The idea for the scenic highway that became Cherohala Skyway originated in a casual conversation at the Tellico Plains Kiwanis Club in 1958. Discussing the need for better roads from Tennessee to North Carolina, one member joked that they ought to organize a wagon train because the roads that joined the states were fit only for covered wagons.
From wagon train to highway
Six weeks later, sixty-seven covered wagons and more than three hundred horseback riders traveled by rough forest roads from Tellico Plains, Tennessee to Murphy, North Carolina, the first in a series of annual wagon trains that were used to raise awareness of the need for a transmountain highway. Although the original route from Tellico Plains to Murphy proved unfeasible, it was discovered that a highway could be built between Tellico Plains and Robbinsville entirely on federal land. Late in 1962, Congress made the first appropriation.
The path to completion of the highway had as many turns as its current roadbed. Environmentalists tried to halt construction on the ground that the highway would disrupt animal migration and bring development to pristine mountainsides. Local residents countered with arguments about convenience and economic benefit. Eventually they won the day.
Scenery in solitude
Cherohala Skyway—named for the Cherokee and Nantahala National Forests that it crosses—became North Carolina‘s most expensive highway, costing a hundred million dollars for the forty mile stretch that winds up and over five-thousand foot mountains. The Federal Highway Administration named it one of fewer than two dozen National Scenic Byways. When the Skyway was completed in 1996, the U.S. Forest Service estimated that five million cars a year—ten cars a minute—would use the new road. Fortunately for the visitor, this was a vastly over-optimistic estimate. Spectacular panoramic views can often be enjoyed in virtual solitude except, perhaps, during the autumn color season. Star gazing is just as impressive because there are few towns nearby to muddy the sky with their glow.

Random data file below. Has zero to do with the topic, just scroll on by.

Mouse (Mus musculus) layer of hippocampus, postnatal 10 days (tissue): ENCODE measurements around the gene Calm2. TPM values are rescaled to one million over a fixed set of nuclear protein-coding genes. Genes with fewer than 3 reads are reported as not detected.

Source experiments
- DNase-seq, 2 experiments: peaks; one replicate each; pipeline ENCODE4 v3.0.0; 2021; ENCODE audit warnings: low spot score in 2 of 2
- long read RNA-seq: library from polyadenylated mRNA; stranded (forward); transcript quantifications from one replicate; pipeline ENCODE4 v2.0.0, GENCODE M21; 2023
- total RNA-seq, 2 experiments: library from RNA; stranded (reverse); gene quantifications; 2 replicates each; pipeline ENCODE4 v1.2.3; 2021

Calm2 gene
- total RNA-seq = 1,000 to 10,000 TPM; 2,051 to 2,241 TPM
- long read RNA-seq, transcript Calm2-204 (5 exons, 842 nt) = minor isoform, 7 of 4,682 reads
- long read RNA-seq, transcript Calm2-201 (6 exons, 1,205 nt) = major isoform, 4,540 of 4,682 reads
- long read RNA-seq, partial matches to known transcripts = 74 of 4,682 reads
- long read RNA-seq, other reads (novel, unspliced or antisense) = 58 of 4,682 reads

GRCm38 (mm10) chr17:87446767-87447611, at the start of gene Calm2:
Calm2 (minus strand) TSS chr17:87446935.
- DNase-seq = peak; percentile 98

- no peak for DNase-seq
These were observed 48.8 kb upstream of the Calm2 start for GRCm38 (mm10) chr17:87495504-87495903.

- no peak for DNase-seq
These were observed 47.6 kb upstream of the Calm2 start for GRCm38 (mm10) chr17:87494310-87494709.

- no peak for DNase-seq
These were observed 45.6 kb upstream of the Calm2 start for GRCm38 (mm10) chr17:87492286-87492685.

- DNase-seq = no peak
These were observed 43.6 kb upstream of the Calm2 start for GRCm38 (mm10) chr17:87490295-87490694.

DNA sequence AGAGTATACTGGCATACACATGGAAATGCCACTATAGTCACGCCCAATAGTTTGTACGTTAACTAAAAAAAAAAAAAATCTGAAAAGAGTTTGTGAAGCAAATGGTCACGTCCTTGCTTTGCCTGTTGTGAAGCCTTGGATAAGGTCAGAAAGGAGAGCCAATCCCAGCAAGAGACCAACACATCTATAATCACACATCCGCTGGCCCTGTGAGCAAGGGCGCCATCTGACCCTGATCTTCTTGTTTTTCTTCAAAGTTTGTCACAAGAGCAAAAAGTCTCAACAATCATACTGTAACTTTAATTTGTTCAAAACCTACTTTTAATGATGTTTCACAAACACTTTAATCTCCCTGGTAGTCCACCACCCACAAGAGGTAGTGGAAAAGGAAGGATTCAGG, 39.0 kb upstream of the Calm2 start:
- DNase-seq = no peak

For the same reason, the highway can be intimidating at night and dangerous in winter. Three motorcyclists were killed on the Skyway in 2001, two in 2004, three in 2005, and two in 2006. There are rest areas but no gas stations or other facilities for more than forty miles. There is often a ten degree difference in temperature from the lower elevations to the higher, which is pleasant in summer, less so in winter.